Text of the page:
Trehan then described the next step in the Intel IPU roadmap. In the next two to three years, Intel will introduce the next-generation versions of the FPGA-based Oak Springs Canyon and ASIC-based Mount Evans IPUs, code named Hot Springs Canyon and Mount Morgan respectively. These next-generation IPUs will be 400G IPUs. Sometime after Intel introduces the Hot Springs Canyon and Mount Morgan 400G IPUs, during 2025 or later, Intel will roll out a new generation of 800G FPGA- and ASIC-based IPUs.

Intel believes that IPUs are essential to the Datacenter of the Future’s success because IPUs reduce the infrastructure overhead that bogs server CPUs down. Trehan said that there are more than seven million datacenters worldwide, ranging from Cloud datacenters down to on-premise, edge-based datacenters, and all of these datacenters have infrastructure bottlenecks. IPUs can relieve many of these infrastructure bottlenecks by freeing up server CPUs to run application workloads instead of infrastructure tasks, as illustrated by this graphic:

Datacenter Bottlenecks.jpg

During the Software Defined and Programmable Platforms session on Intel Vision 2022 Day 2, Sachin Katti, Chief Technology Officer, Network & Edge Group (NEX), Intel, described how Intel’s strategy and technology allow the company to arm its customers with the capabilities they need to transform their datacenters and edge deployments. Intel IPUs are already a key part of the Intelligent Fabric offering in datacenters and primarily target the needs of cloud service providers (CSPs), but communications service providers (CoSPs) and large enterprises are reaping the benefits of IPUs in their datacenters as well. Intel IPUs improve security, reduce overhead, and free up CPUs to run business workloads by isolating the service provider’s infrastructure workloads from the workloads being run by their datacenter tenants.

Katti also described how Intel’s IPUs are enabled by a powerful open-source software foundation, including the vendor-agnostic IPDK, which builds upon Intel’s history of working with the open-source community–on projects such as SPDK, DPDK, and P4–simplify the development of leading-edge software and services.  IPDK allows developers to focus on their applications instead of the underlying API or complexities of the hardware. With this IPU roadmap, said Katti, Intel continues to deliver on its commitments to better serve customer needs with improved datacenter efficiency and manageability by helping its partners and customers create open software ecosystems and end-to-end programmable networks.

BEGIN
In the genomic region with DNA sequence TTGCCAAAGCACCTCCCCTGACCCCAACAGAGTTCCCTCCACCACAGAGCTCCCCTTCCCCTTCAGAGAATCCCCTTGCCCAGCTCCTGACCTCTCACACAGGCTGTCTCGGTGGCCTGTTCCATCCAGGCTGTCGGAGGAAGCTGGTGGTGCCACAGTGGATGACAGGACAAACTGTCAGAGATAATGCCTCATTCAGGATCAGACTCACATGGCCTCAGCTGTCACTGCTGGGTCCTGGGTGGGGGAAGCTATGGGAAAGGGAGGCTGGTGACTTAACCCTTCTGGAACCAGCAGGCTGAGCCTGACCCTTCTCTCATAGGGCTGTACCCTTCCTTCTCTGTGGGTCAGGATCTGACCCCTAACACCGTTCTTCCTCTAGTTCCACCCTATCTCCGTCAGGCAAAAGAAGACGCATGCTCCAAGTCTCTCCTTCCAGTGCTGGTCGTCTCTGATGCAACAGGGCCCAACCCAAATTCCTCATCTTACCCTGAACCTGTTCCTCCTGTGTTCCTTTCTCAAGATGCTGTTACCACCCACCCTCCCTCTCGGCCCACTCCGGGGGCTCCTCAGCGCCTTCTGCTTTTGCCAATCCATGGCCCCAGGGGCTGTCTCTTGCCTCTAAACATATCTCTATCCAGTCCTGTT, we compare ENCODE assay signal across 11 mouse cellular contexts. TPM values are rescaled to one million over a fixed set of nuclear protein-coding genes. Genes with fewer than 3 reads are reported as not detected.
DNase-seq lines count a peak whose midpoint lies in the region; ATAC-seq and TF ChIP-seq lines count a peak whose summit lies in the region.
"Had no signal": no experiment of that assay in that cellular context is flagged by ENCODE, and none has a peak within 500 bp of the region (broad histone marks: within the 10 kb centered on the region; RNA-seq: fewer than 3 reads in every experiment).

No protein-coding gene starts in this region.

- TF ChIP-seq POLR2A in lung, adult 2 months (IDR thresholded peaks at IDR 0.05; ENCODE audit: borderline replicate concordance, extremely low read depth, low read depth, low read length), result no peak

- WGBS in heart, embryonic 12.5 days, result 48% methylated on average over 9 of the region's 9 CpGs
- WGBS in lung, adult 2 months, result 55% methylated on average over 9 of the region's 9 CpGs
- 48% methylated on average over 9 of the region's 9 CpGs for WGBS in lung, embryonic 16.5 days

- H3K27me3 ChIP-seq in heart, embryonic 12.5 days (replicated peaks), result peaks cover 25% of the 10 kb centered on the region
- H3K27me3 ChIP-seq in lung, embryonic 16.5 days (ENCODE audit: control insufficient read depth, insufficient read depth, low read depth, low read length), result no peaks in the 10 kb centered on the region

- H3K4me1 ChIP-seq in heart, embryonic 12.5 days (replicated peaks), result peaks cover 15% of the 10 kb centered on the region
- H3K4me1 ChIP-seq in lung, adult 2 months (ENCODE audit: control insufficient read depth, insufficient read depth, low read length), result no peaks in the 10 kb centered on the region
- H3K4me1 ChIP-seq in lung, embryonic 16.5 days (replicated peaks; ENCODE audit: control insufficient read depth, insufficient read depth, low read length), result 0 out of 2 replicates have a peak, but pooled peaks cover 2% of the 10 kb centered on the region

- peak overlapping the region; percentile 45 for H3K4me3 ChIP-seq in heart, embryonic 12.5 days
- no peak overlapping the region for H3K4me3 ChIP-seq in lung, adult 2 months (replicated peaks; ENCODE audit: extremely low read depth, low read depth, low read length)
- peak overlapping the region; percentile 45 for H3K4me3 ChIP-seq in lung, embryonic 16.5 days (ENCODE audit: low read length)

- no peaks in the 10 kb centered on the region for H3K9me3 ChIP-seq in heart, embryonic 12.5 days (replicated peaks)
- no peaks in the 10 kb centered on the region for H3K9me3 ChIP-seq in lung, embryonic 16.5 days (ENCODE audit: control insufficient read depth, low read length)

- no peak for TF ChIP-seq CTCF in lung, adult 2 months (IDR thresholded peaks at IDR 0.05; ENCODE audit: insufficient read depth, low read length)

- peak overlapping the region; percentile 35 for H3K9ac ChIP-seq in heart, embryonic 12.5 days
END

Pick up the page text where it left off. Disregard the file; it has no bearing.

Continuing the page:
IPUs deliver multiple benefits to the datacenter including superior TCO, improved performance, improved power efficiency, reduced latency, and improved security. As a result, CSPs along with CoSPs, enterprise customers, and customers in many other market segments are already widely adopting Intel IPUs, which is why Intel has now extended its public IPU road map by two more generations.

 

To watch Derek Chiou’s 90 second testimonial “Optimizing Microsoft Data Center Networking with Intel FPGAs," click here.

For more information about Intel Infrastructure Processing Units and SmartNICs, click here.

About the Author
Sabrina is Director of Marketing, FPGA Platforms and has over 20 years of experience serving a wide breadth of markets including data center, communications and industrial with a strong technical background in FPGAs. She has a Bachelor of Science degree in Electrical Engineering from San Jose State University.